Ian Schrager, an iconic name in New York City nightclubs of the 1970s and the developer credited with inventing the boutique lifestyle hotel, rarely says he’s doing something he’s never done before.
Yet that’s where Schrager, co-founder of Studio 54 and the Morgans Hotel Group, finds himself now — in Tampa. Schrager, 76, is a partner in Edition, a combo hotel and residences project that’s a key component of Water Street Tampa. A joint venture between Tampa Bay Lightning owner Jeff Vinik and Microsoft Corp. co-founder Bill Gates’ Cascade Investment, Water Street is a $3.5 billion redevelopment of a large swath of downtown Tampa. Including Edition, Water Street is expected to have some nine million square feet of office, retail, residential, hospitality, cultural, educational and entertainment space when it reaches build out over the next five years.
While Schrager has worked on 11 Edition hotels worldwide in tandem with Marriott, from Miami Beach to Bangkok, the Tampa project, he says, is a first: he’s never been part of a hotel/residences that’s part of larger urban renewal. “I haven’t been involved in anything like this before,” Schrager says. “We are involved in a project that’s going to actually change the city. And that’s very exciting for us. This could be one of the best Editions we are doing. It’s going to be a very special place.”
The Residences at the Tampa Edition include 37 luxury condos, with prices starting at $2 million. The condos start on the 10th floor of the 26-story building, on top of a 172-room Marriott Edition hotel. Morris Adjmi is the architect and Roman and Williams is the lead interior designer. Residences feature 10-foot ceilings, expansive floor-to-ceiling windows and sliding glass doors leading to wraparound terraces with post-less glass railings, according to a statement. The residences will have views of Hillsborough Bay and Downtown Tampa.
Schrager recently spoke with the Business Observer about the Edition and his career, speaking over Zoom from his home in New York. The interview was part of a virtual media tour touting the project — scheduled for completion by the end of 2021. Edited excerpts:
How does Tampa rank among other cosmopolitan cities you have developed hotels in, including Tokyo, Barcelona and Singapore?
A. Tampa is on the cusp of changing and getting the recognition it deserves as a leading city, maybe the gateway of South Florida. Florida has been evolving and exploding and first a lot of attention was focused on Miami and then Orlando. Now it’s Tampa’s time.
Q. With the Edition being the first branded five-star residence and hotel project in Tampa, were there any parts of this project you approached differently than previous ones?
In staying true to ourselves, the people of Tampa who have the right sensibility to understand what we are offering are the same types of people who are in Paris, New York and L.A and all the other places. We wanted to do a very sophisticated, refined residential project. We weren’t adjusting it to Tampa – we wanted to do something as sophisticated and refined as any anything else we’ve done. That was the leap of faith we took, that the people of Tampa would respond to that.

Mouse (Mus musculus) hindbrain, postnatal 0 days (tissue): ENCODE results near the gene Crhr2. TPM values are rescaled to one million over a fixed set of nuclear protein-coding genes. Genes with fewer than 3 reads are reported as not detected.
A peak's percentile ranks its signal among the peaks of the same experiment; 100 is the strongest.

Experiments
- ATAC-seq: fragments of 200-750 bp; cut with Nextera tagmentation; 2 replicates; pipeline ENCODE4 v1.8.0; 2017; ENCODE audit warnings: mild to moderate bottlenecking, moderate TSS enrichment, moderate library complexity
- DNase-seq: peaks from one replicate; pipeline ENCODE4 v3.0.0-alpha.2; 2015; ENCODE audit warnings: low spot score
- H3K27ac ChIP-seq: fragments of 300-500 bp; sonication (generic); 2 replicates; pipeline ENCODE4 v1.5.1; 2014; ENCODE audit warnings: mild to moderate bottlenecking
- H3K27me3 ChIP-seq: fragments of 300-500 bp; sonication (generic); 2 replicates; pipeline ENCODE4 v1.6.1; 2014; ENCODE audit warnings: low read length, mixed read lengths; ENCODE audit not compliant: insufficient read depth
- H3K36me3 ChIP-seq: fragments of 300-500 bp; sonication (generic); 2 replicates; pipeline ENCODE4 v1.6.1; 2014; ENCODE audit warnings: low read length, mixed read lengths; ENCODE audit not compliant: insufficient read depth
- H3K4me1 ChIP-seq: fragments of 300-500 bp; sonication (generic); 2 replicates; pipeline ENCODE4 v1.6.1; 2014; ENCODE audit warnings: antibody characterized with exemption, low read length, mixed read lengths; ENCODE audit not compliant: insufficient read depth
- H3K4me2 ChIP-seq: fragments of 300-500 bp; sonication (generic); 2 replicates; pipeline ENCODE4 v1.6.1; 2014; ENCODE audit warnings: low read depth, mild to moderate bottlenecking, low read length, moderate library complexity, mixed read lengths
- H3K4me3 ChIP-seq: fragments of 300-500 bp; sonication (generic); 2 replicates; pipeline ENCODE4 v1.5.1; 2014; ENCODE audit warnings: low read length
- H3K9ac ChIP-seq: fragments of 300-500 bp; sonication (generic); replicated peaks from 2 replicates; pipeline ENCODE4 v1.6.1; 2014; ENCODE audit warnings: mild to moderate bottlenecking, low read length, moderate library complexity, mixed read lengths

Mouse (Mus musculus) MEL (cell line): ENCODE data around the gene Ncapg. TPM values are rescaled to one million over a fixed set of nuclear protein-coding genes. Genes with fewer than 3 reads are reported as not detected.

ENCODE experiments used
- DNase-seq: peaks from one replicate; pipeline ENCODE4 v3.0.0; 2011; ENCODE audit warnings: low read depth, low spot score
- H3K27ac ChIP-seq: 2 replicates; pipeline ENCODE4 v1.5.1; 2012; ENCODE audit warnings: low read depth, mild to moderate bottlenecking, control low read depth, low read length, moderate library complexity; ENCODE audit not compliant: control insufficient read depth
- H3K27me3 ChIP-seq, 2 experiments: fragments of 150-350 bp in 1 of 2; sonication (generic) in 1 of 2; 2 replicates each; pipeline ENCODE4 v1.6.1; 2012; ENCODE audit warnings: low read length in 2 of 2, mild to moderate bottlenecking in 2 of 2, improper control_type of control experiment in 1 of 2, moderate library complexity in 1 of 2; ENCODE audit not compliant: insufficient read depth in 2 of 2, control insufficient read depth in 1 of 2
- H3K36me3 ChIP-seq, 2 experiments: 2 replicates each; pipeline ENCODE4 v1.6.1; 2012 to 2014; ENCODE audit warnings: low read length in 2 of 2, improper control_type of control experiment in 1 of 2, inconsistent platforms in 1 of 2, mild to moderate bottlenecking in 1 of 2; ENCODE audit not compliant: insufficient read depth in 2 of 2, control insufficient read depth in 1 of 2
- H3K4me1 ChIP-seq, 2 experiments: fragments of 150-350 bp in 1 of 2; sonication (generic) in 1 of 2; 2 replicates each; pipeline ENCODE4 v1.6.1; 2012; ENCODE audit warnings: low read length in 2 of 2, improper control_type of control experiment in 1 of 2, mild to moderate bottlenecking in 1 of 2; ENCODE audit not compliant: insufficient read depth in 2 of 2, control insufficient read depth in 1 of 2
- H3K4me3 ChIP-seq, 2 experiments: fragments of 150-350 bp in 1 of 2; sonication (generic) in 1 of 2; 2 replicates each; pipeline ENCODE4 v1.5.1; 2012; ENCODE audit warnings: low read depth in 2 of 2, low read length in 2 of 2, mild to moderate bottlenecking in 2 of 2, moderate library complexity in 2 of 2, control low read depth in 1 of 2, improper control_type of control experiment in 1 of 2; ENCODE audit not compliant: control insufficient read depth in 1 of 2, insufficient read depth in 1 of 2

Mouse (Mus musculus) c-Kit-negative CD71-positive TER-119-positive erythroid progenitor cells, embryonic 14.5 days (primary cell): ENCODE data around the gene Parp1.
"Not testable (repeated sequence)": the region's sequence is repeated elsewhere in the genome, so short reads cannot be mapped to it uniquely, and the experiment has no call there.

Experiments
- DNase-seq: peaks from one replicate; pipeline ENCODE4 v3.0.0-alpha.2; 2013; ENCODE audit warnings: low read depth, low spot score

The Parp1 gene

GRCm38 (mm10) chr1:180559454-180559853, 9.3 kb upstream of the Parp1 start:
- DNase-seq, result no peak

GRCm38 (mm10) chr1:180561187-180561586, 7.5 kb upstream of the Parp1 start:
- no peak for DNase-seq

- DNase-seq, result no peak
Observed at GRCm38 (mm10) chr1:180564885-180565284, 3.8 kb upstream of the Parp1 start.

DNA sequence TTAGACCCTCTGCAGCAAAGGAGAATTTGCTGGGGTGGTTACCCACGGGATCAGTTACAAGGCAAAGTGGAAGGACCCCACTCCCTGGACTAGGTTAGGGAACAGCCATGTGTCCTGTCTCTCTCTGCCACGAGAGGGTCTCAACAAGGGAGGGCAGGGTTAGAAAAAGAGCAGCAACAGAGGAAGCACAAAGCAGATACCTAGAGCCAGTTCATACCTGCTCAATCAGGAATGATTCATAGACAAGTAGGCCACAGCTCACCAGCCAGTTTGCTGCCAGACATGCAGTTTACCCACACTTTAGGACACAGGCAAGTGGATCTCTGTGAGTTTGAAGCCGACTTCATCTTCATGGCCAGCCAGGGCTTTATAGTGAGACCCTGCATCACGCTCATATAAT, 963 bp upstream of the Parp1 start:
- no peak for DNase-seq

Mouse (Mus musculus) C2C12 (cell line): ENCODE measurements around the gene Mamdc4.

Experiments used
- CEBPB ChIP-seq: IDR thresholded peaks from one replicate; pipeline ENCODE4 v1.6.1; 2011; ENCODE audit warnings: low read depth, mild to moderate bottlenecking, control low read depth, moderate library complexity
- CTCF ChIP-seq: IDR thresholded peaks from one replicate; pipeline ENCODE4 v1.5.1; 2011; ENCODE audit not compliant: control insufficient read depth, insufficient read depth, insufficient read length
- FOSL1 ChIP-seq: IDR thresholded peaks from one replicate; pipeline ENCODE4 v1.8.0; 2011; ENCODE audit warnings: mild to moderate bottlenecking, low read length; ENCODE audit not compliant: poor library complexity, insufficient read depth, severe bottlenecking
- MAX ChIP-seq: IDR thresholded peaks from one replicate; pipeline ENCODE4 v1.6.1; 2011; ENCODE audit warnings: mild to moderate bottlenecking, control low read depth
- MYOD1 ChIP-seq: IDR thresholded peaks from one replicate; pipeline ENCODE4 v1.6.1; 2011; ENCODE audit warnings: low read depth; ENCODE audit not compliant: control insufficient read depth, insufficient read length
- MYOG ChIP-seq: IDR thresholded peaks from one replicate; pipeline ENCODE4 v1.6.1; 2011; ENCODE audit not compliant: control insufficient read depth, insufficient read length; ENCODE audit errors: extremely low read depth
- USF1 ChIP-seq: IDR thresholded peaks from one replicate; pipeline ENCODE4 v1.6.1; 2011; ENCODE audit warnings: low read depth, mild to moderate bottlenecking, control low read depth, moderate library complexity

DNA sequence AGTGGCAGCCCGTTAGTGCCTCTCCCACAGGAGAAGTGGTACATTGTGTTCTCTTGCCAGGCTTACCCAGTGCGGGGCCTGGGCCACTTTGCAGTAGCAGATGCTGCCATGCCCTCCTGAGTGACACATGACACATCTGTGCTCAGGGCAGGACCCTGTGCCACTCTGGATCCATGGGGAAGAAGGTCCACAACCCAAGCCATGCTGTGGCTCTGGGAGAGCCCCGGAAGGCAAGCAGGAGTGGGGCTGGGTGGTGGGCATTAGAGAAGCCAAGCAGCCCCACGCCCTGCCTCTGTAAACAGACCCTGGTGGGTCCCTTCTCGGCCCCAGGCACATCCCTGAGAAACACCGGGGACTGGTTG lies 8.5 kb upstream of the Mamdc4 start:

How did Tampa get to the top of the list of places you sought to build an Edition project?
My job is connecting the dots in things to things that are going in in popular culture. I remember several years ago when Prince was coming out of Minneapolis, Supreme Court justices were coming out of Minneapolis, so I said I think I’ll go do something in Minneapolis. I think Tampa, winning the Super Bowl, and the scale of all the projects going on here, is all part of the energy of Tampa and what a great city it is to live in.
Outside of pandemic-led delays, what have been some of the biggest challenges you and the team have addressed with the Edition?
The scale of the project (was the biggest) challenge. It’s completely transformational. It’s going to change Tampa. It’s going to move the center of the city.
How has the pandemic impacted your company and approach to design and development?
The pandemic is a transitional, short-lived thing. I don’t really believe in paradigm shifts. Not because I know anything someone else doesn’t know. It’s just because I’ve been around a while and I don’t see people changing. We have a human condition. We like to socialize. We always go back to what we did before. Even with the flu of 1919, it lasted a couple of years and that led us to the Roaring Twenties. We are social animals. The pandemic has certainly made things difficult, with the lockdowns, and it might take a little while, but we will get back to where we were. Things will return to normal like they always do. I thought that a year ago and I think that now.
Do you have any plans to slow down or retire?
Not at all. I love my work. I tell my wife, this isn’t work. That’s why I still do it, because I love it. I tell my kids if you are lucky enough to be in a position to do something where you love what you do, it’s not work. This is the way I express myself.
What advice would you give to an aspiring developer or designer?
Be relentless in pursuing your vision. I mean you have to be amenable and nice and somewhat flexible but never compromise with your vision.